clock menu more-arrow no yes mobile

Filed under:

What happened to Zach McAllister?

What might explain the vast difference between the Attach's early-season production, and what he's done more recently?

John Rieger-USA TODAY Sports

In 2012 Zach McAllister had solid strikeout and walk rates, but given up too many home runs. His ERA and FIP were an identical 4.24, not impressive looking, but actually a bit better than the averages for all AL starters, which were 4.37 (ERA) and 4.31 (FIP). In 2013 his strikeouts fell and his walks rose, but he cut his home run rate substantially. His ERA was 3.75 and his FIP was 4.03, both better than average.

McAllister turned 26 during the offseason, and seemed well positioned to continue being a touch better than league average for another few seasons, making him a solid #4 starter.

McAllister did very well at the beginning of this season. Through his first five starts, with a 3.14 ERA and a 2.36 FIP. His strikeouts had rebounded a bit, his walks had dropped back off a bit, and he hadn't allowed any home runs in 28.2 innings. Now, obviously that was a very small sample, but still, it was promising. I wasn't suddenly viewing him as a #2 starter or anything, but I definitely felt even better about him as a #4.

On April 30 McAllister was used on only three days' rest, and he had his worst start of the season to that point, walking 4 and allowing his first home run of 2014. He soon had three bad games in a row, including back-to-back starts in which he gave up multiple home runs and didn't record an out after the 2nd inning. McAllister was then placed on the 15-day DL with a sore back. It was six weeks before he pitched for the Indians again.

McAllister made a couple pretty good starts after he returned, then a couple pretty rough ones. He was sent back to Triple-A on August 1st.

Looking through McAllister's page at Brooks Baseball, I don't see anything that really jumps out as a difference between before the short-rest start and after it, or before the DL stint and after it. His velocity did dip a little in that short-rest start, and a little more in the next couple games, but not enough that I think it means anything, especially because it had fully rebounded by his last couple starts before being demoted, which did not go well.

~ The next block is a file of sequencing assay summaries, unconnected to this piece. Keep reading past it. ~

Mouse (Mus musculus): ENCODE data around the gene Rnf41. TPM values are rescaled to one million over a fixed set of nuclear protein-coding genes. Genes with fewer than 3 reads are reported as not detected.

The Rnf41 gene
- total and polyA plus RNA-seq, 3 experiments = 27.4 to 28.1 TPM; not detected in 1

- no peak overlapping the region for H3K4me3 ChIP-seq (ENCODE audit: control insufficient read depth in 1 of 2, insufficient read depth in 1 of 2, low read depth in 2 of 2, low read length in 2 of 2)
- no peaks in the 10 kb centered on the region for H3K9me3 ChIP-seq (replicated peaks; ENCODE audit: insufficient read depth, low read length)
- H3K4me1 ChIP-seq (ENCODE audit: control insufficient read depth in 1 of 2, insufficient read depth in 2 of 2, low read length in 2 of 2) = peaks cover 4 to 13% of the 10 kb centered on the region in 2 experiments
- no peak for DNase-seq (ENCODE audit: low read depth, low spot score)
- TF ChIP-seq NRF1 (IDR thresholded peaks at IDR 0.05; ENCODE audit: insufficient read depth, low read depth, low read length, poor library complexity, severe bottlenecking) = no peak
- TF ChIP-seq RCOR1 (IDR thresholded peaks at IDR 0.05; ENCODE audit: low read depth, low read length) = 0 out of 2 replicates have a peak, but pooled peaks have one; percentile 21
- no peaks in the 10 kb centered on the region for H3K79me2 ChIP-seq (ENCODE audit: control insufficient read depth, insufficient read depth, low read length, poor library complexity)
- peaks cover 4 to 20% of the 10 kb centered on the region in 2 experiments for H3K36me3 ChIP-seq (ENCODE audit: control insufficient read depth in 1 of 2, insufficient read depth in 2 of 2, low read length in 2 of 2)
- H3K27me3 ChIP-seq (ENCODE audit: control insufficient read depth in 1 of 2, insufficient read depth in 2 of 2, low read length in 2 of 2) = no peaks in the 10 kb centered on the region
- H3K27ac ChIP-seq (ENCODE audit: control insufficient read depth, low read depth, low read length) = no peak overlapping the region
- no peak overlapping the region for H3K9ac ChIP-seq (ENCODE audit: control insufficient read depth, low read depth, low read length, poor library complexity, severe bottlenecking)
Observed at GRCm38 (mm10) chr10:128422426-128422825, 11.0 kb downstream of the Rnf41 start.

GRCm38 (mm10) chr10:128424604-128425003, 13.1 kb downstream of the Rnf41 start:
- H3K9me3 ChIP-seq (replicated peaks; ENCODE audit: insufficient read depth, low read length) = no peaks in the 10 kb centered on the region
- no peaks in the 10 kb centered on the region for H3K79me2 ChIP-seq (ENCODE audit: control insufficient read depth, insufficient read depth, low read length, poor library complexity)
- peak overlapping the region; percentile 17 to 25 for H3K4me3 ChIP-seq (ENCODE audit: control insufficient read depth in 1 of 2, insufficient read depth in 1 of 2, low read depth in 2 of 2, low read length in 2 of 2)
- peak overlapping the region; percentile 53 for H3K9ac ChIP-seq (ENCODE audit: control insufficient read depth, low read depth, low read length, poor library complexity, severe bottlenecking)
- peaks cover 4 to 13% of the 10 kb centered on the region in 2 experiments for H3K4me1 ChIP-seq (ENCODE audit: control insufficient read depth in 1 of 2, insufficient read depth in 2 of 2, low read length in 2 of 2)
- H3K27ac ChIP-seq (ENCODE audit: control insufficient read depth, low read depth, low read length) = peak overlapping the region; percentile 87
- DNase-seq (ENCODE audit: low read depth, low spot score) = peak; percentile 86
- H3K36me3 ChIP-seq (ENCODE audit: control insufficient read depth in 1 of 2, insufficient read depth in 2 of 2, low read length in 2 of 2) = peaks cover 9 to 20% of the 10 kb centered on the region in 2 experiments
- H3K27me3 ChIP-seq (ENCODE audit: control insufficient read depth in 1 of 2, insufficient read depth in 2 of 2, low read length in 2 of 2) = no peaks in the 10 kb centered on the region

Was the start of this season just a small-sample mirage? To some extent, it probably was, but that doesn't explain why, after more than two years as an average AL starter, McAllister has struggled so much. It's certainly possible that starting on short rest through him off. The results have certainly been different since then. It's also possible that he's been unlucky. his .322 BABIP is a solid jump above the .299 he gave up over the previous two seasons, and his LOB% (or strand rate) this year is only 58.6%, which is the lowest in baseball among the 161 pitchers with 65+ innings so far this season.

LOB% for MLB pitchers as a whole this year is 73.0%, and 85% of the the 161 pitchers mentioned above are within 7% of that. The farthest outlier above is 12.2% above. The farthest outlier below, other than McAllister, is 11.6% below. McAllister is 14.6% below, far farther from average than any other pitcher with as many innings.

LOB% is not entirely luck driven, but luck plays a factor, and as the most extreme outlier on the scale, I think it's reasonable to assume there's been some bad luck for McAllister. That goes a long way towards explaining why, while his ERA is an ugly 5.91, his FIP this season is 4.04, almost identical to what it was a year ago, when his ERA was more than two runs lower.

McAllister is almost certainly never going to be a really good starter, but having looked at his numbers, I think he's better than he's looked during the last two and a half months, and I still think he can be a solid back-of-the-rotation starter.